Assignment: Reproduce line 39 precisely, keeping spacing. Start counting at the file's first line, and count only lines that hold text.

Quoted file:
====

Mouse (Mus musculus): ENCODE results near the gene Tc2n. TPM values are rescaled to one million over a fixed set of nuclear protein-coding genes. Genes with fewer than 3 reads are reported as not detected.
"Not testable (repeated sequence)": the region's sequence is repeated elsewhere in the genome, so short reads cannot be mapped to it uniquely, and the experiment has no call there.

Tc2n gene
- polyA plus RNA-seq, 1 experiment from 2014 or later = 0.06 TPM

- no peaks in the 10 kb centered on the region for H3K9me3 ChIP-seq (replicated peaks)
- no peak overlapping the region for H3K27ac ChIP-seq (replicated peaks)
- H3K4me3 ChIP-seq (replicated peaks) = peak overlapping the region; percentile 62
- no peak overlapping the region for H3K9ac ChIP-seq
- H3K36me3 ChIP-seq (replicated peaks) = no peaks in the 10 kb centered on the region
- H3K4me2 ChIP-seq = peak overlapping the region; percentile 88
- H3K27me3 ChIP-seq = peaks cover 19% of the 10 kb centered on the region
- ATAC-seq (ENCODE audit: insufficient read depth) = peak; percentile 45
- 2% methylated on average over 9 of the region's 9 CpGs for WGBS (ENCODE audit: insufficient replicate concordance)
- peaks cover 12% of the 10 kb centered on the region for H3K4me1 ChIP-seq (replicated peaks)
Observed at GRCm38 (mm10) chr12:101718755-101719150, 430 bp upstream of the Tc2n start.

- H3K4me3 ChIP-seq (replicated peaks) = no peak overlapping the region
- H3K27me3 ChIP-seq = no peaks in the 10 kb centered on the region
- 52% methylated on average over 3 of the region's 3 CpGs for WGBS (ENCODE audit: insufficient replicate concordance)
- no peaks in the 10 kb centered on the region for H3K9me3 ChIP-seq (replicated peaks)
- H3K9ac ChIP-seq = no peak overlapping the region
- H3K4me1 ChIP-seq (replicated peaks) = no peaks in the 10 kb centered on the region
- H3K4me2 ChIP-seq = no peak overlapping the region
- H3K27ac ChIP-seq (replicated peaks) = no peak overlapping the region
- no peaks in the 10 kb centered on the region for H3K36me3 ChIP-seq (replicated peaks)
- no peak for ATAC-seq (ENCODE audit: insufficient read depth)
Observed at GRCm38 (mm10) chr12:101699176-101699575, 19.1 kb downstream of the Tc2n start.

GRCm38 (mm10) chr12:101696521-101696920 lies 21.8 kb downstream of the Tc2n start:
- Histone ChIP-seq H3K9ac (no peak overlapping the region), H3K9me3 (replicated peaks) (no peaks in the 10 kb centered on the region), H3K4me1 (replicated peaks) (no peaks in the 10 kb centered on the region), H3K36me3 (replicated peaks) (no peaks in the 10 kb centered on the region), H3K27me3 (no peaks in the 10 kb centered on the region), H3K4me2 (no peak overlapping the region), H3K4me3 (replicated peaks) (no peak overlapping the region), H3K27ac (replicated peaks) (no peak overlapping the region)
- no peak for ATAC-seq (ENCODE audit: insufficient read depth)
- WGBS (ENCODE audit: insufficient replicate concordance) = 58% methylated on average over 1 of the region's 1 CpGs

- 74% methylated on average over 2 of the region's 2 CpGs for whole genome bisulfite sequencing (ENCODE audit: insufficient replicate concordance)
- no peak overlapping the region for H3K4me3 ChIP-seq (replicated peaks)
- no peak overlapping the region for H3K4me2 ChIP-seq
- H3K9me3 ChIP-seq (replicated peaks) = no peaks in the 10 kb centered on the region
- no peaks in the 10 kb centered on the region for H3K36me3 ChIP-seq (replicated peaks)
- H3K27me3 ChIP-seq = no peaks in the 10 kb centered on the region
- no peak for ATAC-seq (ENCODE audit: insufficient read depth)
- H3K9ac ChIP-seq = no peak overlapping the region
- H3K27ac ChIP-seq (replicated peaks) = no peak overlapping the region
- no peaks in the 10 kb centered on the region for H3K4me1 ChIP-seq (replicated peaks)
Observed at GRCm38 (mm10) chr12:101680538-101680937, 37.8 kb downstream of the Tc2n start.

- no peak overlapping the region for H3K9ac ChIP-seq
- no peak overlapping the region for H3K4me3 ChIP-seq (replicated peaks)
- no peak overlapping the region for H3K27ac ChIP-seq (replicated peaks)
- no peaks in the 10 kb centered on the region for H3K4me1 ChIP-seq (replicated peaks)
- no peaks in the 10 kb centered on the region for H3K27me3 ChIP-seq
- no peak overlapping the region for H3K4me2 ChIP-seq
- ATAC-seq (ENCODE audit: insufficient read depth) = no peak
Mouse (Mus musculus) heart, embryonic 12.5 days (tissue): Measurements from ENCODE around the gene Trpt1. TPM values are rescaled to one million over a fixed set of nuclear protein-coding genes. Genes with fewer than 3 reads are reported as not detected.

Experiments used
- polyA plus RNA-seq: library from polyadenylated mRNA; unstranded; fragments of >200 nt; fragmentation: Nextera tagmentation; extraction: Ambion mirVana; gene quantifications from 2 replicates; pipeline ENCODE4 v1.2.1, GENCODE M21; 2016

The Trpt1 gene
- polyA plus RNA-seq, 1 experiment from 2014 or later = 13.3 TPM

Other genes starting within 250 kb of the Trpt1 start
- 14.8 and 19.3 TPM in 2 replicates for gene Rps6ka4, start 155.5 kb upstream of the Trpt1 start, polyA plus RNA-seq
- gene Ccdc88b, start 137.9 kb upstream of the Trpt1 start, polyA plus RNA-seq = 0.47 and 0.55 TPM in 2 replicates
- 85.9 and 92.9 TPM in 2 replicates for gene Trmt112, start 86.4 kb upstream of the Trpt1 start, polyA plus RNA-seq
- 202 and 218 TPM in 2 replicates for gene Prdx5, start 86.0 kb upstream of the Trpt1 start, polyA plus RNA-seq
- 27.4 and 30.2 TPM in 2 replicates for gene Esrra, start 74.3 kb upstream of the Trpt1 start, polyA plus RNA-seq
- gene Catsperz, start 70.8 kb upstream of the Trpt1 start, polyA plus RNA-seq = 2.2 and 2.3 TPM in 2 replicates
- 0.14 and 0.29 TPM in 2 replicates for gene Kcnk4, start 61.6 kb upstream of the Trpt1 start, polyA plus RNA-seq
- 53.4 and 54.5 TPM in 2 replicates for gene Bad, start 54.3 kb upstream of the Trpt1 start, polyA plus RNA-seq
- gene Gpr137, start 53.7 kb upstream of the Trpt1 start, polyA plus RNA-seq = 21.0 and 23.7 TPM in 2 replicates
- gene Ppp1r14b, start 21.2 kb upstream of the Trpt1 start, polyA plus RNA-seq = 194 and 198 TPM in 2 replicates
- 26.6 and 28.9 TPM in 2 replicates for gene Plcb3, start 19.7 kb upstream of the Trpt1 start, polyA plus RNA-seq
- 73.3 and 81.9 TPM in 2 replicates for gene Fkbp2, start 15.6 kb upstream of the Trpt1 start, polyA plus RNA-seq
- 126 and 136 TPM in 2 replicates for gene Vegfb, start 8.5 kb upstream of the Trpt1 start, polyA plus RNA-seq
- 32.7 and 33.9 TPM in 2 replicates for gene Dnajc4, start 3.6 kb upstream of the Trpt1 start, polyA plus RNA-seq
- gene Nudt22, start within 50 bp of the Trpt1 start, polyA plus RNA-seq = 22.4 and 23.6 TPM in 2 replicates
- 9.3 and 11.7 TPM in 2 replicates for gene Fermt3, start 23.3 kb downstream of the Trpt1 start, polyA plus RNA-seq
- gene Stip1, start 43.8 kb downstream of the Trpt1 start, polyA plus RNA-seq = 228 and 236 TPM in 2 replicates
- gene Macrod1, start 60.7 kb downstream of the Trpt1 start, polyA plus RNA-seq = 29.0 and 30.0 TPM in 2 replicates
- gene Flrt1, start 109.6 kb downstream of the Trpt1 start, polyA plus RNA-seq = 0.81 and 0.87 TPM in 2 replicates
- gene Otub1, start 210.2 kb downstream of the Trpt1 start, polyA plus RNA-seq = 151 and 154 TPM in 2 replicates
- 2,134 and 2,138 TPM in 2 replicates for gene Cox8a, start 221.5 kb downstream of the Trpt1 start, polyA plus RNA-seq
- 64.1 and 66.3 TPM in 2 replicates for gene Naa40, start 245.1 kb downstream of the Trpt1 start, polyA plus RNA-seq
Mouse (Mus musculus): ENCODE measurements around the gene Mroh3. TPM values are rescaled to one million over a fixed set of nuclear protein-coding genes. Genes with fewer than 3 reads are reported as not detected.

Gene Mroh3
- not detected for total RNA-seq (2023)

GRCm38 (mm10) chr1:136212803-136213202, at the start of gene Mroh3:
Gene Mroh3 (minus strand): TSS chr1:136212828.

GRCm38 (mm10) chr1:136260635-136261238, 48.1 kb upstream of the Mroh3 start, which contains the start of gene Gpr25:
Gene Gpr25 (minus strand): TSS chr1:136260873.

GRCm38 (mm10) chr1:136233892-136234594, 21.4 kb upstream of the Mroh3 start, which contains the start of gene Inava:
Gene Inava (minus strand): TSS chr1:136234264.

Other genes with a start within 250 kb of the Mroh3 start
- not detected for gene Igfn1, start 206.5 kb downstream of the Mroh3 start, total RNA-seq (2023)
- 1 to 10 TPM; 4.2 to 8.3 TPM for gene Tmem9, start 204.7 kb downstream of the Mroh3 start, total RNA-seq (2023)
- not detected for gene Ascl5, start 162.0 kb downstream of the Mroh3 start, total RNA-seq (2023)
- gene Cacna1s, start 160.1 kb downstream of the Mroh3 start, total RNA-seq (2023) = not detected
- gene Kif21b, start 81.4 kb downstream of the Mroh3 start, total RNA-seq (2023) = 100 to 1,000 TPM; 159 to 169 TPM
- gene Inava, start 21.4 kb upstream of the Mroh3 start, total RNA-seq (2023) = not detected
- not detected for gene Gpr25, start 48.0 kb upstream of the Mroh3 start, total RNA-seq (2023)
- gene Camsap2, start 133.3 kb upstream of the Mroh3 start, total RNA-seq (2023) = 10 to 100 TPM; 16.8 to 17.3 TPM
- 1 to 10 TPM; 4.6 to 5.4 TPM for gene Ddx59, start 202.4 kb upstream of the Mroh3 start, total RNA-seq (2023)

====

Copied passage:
- H3K27ac ChIP-seq (replicated peaks) = no peak overlapping the region